Triaging Java JAR Files

malware analysis java jar
Today we show how to quickly triage Java JAR files with a simple, free, and straightforward Java decompiler.


To begin today's analysis, we first define what a Java JAR is:

A JAR (Java ARchive) is a package file format typically used to aggregate many Java class files and associated metadata and resources (text, images, etc.) into one file for distribution.

Simply put, this is the final "executable" you get when you compile your Java code for distribution. As long as Java is installed on your machine, you will be able to run a JAR file by double clicking it.

To analyze a JAR file we can use JD-GUI (Java Decompiler) and essentially reverse the compiled code back to legible source code. In the case of our file today we see many 'blank' classes. This was most likely coded by the author to be annoying or it is future functionality that has not been implemented yet.

Scrolling down the class tree on the left, we soon come to the "Viante" class and this is where the main functionality of this malware resides.

We can see that this particular code is fairly straightforward and is very lightly obfuscated with randomly named variables. However, we can easily follow the execution path and tell that the malware will reach out to "" to download "". If we manually visit this IP and subdirectory we can see that the malware author has staged many other zips for download:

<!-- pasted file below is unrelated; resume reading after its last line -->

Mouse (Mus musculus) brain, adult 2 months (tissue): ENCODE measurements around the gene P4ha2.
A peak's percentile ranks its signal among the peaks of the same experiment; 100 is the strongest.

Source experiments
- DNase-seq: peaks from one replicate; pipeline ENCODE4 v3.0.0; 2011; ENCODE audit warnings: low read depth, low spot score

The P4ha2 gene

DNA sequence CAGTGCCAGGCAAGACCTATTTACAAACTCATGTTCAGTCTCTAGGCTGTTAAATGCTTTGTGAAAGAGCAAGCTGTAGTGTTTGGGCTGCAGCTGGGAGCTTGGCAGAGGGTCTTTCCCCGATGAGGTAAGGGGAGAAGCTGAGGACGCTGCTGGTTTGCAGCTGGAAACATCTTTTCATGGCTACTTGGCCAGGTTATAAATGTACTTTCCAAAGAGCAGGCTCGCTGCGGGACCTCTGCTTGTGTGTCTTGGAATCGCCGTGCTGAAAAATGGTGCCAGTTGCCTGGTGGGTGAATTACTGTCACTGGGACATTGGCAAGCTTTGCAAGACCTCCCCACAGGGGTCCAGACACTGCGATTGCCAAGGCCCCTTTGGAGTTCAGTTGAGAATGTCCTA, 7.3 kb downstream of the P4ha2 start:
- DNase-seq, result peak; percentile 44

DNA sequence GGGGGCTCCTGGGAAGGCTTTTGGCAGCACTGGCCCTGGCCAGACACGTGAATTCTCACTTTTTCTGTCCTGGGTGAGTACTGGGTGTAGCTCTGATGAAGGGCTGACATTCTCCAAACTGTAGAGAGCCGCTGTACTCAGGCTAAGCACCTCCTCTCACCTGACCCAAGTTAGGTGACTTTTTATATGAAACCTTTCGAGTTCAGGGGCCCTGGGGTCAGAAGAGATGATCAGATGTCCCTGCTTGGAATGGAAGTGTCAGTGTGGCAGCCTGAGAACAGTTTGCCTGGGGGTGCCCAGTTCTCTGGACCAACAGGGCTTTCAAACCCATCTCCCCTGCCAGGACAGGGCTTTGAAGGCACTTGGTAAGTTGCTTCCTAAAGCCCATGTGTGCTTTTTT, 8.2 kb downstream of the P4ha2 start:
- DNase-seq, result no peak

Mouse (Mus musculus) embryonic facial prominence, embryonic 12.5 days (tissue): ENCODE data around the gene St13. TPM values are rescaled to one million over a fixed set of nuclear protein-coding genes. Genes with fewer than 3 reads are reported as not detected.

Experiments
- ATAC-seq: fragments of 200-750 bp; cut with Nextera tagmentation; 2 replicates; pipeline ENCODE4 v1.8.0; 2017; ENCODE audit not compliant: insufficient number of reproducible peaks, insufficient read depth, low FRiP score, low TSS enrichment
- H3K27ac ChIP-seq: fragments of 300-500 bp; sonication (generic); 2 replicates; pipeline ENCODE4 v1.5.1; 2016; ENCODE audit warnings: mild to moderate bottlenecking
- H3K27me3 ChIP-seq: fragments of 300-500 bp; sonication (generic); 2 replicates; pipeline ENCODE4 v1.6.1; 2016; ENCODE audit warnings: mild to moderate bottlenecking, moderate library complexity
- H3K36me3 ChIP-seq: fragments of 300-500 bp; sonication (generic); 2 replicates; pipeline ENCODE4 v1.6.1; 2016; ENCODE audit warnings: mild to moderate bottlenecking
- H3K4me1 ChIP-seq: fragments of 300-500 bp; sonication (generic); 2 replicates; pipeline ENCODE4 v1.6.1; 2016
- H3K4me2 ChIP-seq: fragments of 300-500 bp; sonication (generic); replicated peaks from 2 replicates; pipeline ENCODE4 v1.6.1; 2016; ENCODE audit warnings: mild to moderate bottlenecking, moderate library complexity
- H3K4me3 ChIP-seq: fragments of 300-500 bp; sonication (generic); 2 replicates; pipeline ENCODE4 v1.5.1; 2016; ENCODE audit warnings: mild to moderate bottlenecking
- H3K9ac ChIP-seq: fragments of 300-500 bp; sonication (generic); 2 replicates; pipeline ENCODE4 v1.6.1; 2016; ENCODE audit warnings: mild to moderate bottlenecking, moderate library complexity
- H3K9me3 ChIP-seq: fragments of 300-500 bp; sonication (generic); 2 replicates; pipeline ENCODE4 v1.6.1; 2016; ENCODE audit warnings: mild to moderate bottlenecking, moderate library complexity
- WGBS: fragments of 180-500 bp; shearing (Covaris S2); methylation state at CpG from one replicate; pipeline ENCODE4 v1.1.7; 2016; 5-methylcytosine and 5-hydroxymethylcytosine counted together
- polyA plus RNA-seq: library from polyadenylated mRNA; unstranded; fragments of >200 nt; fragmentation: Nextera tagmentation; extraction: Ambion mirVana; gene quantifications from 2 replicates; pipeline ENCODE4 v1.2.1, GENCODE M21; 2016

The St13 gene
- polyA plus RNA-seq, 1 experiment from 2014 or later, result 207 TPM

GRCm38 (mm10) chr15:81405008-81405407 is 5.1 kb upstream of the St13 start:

We downloaded all of the Zips above to check their contents and they were all the same. The only variance is the initial Zip name as seen above. This is indicative of the author distributing different variants which are coded to download each of the different named zips. Since all files contain the same malware it does not look like this JAR is set to distribute different malware campaigns e.g.(one for ransomware, another for banking trojans, another for adware, etc.)

If we traverse back to the IP itself we discover that it is running Apache 2 and is set to defaults. This is...shall we say...amateurish? If we were so inclined to poke around this server a bit, I'm sure we could find quite a few things which were still set to default. But, that is outside the scope of this analysis and I DO NOT recommend doing this as it may violate the law.

Malware hosting server aside, we continue our analysis by extracting the contents of the downloaded zip and discover 5 separate files which are named with incorrect PNG picture extensions.

As we follow the JAR code to the end we see that it will rename all of the PNG files to EXE, DRV, and DB (All three renamed files contain MZ headers which denotes an executable, driver, or dll).

After the renaming we end up with the following files which will then be executed through "VM.exe".


This analysis was focused on quickly triaging Java JAR files through the use of JD-GUI (Java Decompiler). This simple, free tool allows you to revert JARs back to their Class code and easily follow their logic.